Sizeable, deciduous trees, with smooth sticky buds and large leaves. Aesculus are noted for their prominent, upright, spring flowering clusters and round, spiky green fruits. When mature the fruits split to release shiny brown nuts (conkers) - often collected by children who love to string them and play conker battles.
Family: Sapindaceae (soapberry)
Botanical Name: Aesculus
Common Names: Horse chestnut, buckeye
Foliage: Deciduous, large, palmately-lobed green leaves. Most species provide good autumn colour.
Blossom/Fruit: Large, upright conical flower panicles, often fragrant. Round green fruits appear in September and October.
Horse chestnuts have prickly fruits containing one or more shiny brown nuts (conkers). Buckeyes have smooth fruits.
Flowering Period: Spring.
Soil: Moist but well-drained soil (chalk, clay, sand or loam). Acid, alkaline or neutral pH.
Conditions: Full sun or partial shade, in any aspect.
Habit: Tall, broad canopy.
Type: Tree or large shrub.
Origin: Europe, Balkans.
Toxicity: Harmful if ingested. Wear gloves and wash hands after handling.
Hardiness: Fully hardy in the UK.
Horse chestnut trees thrive in virtually any soil type as long as it is not waterlogged. Best grown in full sun where they can be allowed to flower freely. Some species will tolerate light shade, especially the smaller shrubby forms.
Aesculus are easy to grow, low maintenance plants, requiring very little care and attention once established.
Pruning is not necessary, except for the removal of dead wood and overcrowded or crossing branches.
Can be affected by horse chestnut scale and leaf-mining moth. Susceptible to coral spot, canker, leaf spot and honey fungus.
Easily propagated from fresh seed (nuts), although a two to three month period of 'cold stratification' is usually required before germination can occur. Named varieties can be propagated by budding or grafting. Smaller, shrubby species can be increased by layering or grafting.
Horse chestnuts vary widely in size, stature, leaf shape and flower colour. Most species produce large, statuesque trees that are really only suitable for very large gardens or a parkland setting. Although, there are a few compact varieties that can be accommodated in smaller spaces.
Aesculus californica (Californian Buckeye) makes an attractive compact tree with a low, wide-topped, roundheaded habit. Height 20 to 30ft. Long, greyish-green leaves. Fragrant white flowers tinged with pink, in June and July.
Aesculus glabra (Ohio Buckeye) makes an attractive middle-sized tree with a much smaller leaf than the common species. Greenish yellow flowers in May and June. Bark of the trunk is fissured.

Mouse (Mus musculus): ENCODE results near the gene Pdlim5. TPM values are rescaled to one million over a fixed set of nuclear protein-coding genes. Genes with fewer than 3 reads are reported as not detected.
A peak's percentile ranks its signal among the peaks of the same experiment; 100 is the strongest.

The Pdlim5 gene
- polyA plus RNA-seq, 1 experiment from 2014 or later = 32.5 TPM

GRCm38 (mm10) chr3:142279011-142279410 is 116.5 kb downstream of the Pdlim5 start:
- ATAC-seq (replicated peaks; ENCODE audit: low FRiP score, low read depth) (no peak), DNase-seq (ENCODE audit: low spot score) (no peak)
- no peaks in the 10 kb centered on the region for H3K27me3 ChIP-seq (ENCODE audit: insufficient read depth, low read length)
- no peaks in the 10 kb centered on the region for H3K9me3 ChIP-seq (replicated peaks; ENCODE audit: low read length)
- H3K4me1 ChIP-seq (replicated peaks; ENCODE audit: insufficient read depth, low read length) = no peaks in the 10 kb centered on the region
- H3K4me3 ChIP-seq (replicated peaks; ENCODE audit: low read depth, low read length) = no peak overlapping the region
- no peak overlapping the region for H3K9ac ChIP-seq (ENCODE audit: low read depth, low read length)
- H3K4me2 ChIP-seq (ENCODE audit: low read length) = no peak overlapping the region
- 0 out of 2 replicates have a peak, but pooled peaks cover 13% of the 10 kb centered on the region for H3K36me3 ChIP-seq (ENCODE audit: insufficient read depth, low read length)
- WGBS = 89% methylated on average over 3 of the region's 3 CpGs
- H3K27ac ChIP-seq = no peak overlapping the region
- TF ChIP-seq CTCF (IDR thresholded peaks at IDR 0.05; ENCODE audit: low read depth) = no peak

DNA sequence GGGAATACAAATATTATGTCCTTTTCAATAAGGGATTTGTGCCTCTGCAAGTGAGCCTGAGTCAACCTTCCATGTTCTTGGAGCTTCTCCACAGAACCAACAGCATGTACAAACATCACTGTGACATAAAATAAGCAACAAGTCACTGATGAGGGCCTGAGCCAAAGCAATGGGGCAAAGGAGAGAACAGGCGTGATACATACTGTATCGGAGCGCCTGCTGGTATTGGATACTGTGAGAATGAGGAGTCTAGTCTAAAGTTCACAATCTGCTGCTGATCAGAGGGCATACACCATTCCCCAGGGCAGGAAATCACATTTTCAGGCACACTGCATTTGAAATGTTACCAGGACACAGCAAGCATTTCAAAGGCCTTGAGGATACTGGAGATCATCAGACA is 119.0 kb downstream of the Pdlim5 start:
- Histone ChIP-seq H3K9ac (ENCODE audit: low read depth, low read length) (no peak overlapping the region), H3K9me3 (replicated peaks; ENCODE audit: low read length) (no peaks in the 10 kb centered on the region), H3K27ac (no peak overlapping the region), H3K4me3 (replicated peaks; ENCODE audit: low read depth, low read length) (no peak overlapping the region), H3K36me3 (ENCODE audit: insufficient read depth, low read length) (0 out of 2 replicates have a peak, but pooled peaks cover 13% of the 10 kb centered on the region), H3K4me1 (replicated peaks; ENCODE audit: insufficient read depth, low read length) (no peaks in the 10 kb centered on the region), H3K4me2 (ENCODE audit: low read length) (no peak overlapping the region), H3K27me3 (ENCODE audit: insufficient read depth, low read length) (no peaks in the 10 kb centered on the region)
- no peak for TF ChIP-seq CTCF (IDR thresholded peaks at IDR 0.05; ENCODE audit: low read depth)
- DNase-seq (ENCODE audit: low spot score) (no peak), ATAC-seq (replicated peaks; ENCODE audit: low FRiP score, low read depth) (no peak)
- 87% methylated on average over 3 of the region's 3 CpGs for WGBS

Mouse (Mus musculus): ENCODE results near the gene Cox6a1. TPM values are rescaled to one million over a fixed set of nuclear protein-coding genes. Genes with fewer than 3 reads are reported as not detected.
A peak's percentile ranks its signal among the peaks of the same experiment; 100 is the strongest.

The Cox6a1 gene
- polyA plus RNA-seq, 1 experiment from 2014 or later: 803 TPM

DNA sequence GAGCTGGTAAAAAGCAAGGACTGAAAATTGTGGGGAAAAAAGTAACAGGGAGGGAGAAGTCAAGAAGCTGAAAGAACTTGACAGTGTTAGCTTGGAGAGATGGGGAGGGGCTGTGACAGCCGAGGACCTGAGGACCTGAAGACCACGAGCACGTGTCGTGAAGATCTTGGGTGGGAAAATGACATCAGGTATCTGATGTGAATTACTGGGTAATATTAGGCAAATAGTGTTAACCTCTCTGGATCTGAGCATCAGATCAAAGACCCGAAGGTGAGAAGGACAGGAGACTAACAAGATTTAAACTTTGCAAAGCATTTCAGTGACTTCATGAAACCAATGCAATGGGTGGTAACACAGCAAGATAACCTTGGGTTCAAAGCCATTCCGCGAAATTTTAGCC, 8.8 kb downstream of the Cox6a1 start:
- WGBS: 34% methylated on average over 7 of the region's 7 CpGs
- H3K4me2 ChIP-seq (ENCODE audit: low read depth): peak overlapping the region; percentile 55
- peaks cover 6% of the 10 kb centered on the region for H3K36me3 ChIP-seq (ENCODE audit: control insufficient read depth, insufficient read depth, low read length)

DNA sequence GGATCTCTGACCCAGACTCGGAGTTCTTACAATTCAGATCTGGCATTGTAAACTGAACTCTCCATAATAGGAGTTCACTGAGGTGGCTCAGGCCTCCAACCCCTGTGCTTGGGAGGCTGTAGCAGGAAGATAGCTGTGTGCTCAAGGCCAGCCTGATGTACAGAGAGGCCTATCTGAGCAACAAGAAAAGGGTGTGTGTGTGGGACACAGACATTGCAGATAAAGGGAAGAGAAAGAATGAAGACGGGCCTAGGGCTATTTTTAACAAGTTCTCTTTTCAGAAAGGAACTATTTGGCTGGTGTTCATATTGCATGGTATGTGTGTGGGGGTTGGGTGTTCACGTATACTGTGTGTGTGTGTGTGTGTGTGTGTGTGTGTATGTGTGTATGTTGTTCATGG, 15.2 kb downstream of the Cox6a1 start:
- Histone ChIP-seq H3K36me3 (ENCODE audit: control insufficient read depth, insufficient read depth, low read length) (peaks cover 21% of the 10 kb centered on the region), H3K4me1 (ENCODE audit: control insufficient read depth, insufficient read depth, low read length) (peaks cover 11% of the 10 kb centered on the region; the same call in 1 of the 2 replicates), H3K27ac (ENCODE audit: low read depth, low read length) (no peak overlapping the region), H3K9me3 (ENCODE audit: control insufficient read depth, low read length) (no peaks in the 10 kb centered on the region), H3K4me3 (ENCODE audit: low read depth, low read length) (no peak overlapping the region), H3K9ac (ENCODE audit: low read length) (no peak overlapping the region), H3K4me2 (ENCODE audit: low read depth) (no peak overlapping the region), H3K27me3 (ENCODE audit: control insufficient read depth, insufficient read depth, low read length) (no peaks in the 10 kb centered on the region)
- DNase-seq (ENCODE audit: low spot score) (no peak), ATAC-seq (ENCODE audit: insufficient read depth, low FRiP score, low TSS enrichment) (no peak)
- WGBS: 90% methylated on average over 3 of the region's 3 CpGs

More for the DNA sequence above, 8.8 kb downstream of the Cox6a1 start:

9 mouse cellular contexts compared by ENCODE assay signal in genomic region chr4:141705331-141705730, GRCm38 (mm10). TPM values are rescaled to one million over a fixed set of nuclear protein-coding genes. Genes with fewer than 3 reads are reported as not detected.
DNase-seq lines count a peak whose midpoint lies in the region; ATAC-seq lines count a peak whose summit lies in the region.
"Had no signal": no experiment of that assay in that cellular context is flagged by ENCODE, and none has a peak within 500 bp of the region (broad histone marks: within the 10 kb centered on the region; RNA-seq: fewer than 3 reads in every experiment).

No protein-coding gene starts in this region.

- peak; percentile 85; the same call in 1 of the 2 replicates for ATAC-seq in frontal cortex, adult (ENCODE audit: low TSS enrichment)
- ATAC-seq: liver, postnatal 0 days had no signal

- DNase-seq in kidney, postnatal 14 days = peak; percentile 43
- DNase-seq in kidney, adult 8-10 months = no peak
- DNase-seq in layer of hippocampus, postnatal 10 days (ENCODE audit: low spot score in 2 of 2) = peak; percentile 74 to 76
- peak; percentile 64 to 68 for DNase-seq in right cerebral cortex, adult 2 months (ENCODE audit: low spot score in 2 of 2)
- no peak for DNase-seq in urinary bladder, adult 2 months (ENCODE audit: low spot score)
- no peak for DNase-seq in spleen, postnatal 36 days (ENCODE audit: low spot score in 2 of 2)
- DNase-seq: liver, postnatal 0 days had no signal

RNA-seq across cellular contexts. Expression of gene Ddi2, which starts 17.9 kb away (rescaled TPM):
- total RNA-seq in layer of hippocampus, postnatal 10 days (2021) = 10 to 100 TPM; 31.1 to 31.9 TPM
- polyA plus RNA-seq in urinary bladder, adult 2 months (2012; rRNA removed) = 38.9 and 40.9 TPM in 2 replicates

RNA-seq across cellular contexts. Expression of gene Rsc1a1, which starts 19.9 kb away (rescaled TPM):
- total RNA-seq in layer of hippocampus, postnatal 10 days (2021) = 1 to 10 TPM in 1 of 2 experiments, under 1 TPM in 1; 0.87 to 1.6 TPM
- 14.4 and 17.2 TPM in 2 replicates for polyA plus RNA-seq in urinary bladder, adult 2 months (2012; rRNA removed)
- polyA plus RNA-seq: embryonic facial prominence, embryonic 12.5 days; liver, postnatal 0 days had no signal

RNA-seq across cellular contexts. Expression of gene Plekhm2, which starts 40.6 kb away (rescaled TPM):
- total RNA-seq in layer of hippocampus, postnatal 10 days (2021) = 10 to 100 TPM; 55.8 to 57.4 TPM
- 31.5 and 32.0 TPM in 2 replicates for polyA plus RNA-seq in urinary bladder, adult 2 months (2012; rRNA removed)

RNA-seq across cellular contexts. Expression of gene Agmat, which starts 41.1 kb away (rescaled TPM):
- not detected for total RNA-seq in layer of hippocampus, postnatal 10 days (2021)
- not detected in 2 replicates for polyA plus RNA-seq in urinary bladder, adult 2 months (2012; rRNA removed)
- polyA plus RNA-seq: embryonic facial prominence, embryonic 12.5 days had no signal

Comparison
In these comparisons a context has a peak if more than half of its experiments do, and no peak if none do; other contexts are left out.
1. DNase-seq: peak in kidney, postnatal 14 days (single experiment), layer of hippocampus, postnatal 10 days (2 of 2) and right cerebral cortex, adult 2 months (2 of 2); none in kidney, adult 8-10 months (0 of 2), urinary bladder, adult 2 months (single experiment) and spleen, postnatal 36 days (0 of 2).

Aesculus hippocastanum (common or true horse chestnut) is a large tree that produces masses of large white flower panicles. Grows quite quickly and needs a lot of space. A thirsty and hungry plant that is not suitable for growing near buildings. Height to 100ft (30m), spread 50-70ft (15-20m). The double flowered variety 'Pletla', has longer lasting blossom but does not produce fruits.
Aesculus x carnea (red horse chestnut) is often found growing in parks and avenues. Pinky-red flowers from late May until early June, followed by slightly prickly fruit. A smaller, slower growing tree of rounded habit that will eventually reach a height of 35-50ft, spread 25-40ft. Cultivar 'Briotii' is one of the best and most richly coloured forms. For sale at Thompson & Morgan.
Aesculus indica (Indian Chestnut) is a large tree with white flowers flushed with a tinge of pink and yellow. Shiny and slightly folded leaves with good autumn colour.
Aesculus neglecta 'Erythroblastos' is a slow growing tree with new leaves of shrimp pink.
Aesculus octandra (Sweet Buckeye) is a handsome upright tree with yellow flowers in May and June. Height to 40ft.
Aesculus pavia (Red Buckeye) is one of the smaller species forming a small tree or shrub of 13ft (4m). The flowers are a good shade of bright red.
Aesculus parviflora is a medium sized shrub, with white flower spikes that appear later in the season. Good autumn colour. Height 10-13ft (3-4m). For sale at Thompson & Morgan.
Aesculus plantierensis is a hybrid between the common horse-chestnut and A. catnea. It is very like the former in leaf and growth, but is not so vigorous. The flowers are suffused with pink and does not produce fruit.
Aesculus turbinata (Japanese Horse-chestnut) has a stiffer, sturdier slow growing habit and large leaves.